EN - interview with Diego Bianchi (DB) by Rudolf Samohejl (RS)

RS: Diego, when one enters the gallery space, he/she sees a build up around and inside an office-related situation. Can you speak about what one sees when you enter the space?

DB: Are you asking about my act with the people or about what I see myself?

RS: What you yourself see when you enter the gallery space. For example, I see an installation around everyday items that you find usually in a regular office. The items seem a little bit old fashioned and they are assembled somehow like a scenography. For now the space is without people but there will be the staff of the gallery who will be working with …. – how do you actually call them, are they props or sculptures or no name?

DB: You describe them earlier as cultural situations?

RS: No no – that’s tricky (laughter)

DB: I see the assembled objects as sculptures but as a sculpture that has a special moment. You take a moment, a special moment and it’s just this moment and after it passed it will never come back or, if it comes back, it is in different circumstances. I am thinking of a sculptor as a picture, trying to capture this fugitive moment. I am thinking about objects that are never the same whenever you see them.

RS: I see, and where do you take your inspiration for your work or for this exhibition in particular?

DB: Inspiration is real life. There are observations, experiences and maybe an obsession about certain situations. For example I feel at the moment work to be an abstract idea, almost absurd. For example you, you are doing something and you do not know exactly why, because you are here, and it is 3 am in the morning, and you are working. I like to think about these kinds of situations, and I try to include the absurd – the actions the gallery staff have to perform are very absurd. But at the same time to do a pdf may be just as absurd.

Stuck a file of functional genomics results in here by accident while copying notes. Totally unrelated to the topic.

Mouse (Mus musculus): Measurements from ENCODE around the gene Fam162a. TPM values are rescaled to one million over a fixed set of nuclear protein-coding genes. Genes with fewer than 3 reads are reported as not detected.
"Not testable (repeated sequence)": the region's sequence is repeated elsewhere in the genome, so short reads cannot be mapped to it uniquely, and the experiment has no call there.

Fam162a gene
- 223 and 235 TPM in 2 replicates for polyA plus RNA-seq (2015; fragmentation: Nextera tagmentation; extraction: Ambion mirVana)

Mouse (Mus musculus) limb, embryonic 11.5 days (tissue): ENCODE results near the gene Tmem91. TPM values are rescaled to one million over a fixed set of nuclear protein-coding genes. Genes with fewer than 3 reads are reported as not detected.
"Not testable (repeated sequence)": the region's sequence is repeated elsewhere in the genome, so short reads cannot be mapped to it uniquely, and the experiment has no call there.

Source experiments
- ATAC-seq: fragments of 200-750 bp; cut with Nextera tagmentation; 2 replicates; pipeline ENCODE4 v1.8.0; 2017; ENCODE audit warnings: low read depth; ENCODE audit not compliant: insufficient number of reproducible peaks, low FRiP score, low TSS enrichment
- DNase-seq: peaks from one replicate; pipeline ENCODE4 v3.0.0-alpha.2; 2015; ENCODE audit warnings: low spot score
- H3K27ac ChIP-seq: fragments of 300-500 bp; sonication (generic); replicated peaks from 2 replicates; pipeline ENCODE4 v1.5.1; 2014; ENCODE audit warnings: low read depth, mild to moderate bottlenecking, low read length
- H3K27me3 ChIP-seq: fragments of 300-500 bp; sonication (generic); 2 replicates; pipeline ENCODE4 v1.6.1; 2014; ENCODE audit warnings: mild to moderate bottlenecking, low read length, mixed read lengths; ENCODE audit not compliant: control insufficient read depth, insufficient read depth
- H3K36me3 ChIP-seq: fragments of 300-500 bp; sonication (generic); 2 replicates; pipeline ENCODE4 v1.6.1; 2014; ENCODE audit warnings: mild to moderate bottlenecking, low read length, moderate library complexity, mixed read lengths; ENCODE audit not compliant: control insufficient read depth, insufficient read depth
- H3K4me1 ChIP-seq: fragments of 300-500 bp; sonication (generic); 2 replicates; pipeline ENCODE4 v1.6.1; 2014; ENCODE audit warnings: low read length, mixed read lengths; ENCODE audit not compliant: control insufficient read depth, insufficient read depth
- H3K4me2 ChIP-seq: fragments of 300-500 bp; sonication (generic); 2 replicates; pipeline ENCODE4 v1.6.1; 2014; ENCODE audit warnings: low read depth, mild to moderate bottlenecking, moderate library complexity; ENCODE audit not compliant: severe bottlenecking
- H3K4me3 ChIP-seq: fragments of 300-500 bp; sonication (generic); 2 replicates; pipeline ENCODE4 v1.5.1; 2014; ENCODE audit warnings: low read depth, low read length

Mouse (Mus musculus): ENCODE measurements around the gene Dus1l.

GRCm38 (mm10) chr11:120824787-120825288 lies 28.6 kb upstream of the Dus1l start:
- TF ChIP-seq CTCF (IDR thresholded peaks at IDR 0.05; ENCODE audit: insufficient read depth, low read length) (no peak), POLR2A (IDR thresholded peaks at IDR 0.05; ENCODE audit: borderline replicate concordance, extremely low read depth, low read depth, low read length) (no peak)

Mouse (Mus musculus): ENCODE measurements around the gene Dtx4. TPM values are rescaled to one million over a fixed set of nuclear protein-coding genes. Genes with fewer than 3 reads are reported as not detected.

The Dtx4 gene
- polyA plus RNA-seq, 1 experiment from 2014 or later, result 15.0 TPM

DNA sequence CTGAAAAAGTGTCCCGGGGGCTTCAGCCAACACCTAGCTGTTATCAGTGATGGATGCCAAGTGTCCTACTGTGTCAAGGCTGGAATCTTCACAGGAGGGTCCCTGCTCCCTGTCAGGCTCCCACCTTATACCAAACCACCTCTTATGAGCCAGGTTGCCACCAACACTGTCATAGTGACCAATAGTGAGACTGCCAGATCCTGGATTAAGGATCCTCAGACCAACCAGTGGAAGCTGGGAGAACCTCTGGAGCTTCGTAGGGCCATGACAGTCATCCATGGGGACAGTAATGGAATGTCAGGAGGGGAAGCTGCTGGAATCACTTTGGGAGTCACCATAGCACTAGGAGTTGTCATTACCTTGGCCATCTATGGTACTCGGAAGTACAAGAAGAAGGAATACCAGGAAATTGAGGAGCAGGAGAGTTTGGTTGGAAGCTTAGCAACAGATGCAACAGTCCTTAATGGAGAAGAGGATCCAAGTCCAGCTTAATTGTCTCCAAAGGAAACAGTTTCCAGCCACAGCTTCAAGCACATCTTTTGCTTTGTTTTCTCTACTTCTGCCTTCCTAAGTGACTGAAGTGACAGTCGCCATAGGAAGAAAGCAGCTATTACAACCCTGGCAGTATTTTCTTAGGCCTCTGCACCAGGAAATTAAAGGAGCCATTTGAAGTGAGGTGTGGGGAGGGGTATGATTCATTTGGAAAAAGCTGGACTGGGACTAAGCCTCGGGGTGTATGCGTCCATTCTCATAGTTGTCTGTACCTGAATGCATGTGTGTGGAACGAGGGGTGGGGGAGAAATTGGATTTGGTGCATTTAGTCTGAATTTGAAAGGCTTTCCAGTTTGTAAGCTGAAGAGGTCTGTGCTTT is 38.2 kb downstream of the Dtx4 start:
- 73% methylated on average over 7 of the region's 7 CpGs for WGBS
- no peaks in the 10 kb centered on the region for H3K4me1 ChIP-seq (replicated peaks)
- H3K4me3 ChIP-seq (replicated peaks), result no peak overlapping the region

RS: From the point of view of the visitor or the person who is not familiar with gallery work.

DB: Yes, the work of another person is always abstract to you.

RS: Could you say that you are interested in a sort of archaeology? That you are trying to comprehend things, the gallery staff’s work and maybe animate - for example we are standing right now in front of the scanner sculpture. Are you going back to what a scanner actually means and to animate this idea or function of the scanner?

DB: Yes, I thought about the importance of the first scanners. Now scanners are not common, this machine nobody likes anymore. Five years ago is was very different; I remember very well this moment. A scanner represents an idea of work, which is disappearing or transforming into something else. I want to put an attention to this situation – I am not judging, just showing, but it’s something that is disappearing and I like to prolong it one second longer.

RS: This sort of “life of things”?

DB: Yes, and also to be aware, somewhat for the collective conscience about the deepness of the present.

RS: People here usually know how to use a scanner, but now they are performing the scanner, which is also happening with the other things like old PC screen and the used computer mouse.

RS: When you start speaking about people acting – what is your relation to the theatrical or to theatre. The lights in your show are very different to the way lights are used in an exhibition space.

DB: I enjoy very much the theatrical possibilities of sculptures. A sculpture is not only a sculpture; it is something else – it transforms into an actor, or into a platform for an action that is charged with context.

RS: The situation here seems almost like a stage for various activities.

DB: Lights are important to generate special images and to individualize situations.

DB: Finally I am thinking about the form and how can I build an interesting form with this person and this object. I understand that I am demanding a sacrifice.

RS: OK, one question coming to my mind is connected to your idea of the outside of the gallery contrasting to its interior exhibition- and office space. From the street view the gallery appears to be closed. You not only moved the working stations of the gallery staff but also the entrance of the gallery, and you created a specific pathway visitors have to move about inside the space. This seems like a confusion of an ordinary approach towards something.

DB: I think it is important that the audience has to work to enter into a situation of art and to have some kind of a physical reflexion – a real experience. It is nice this long way towards the entrance.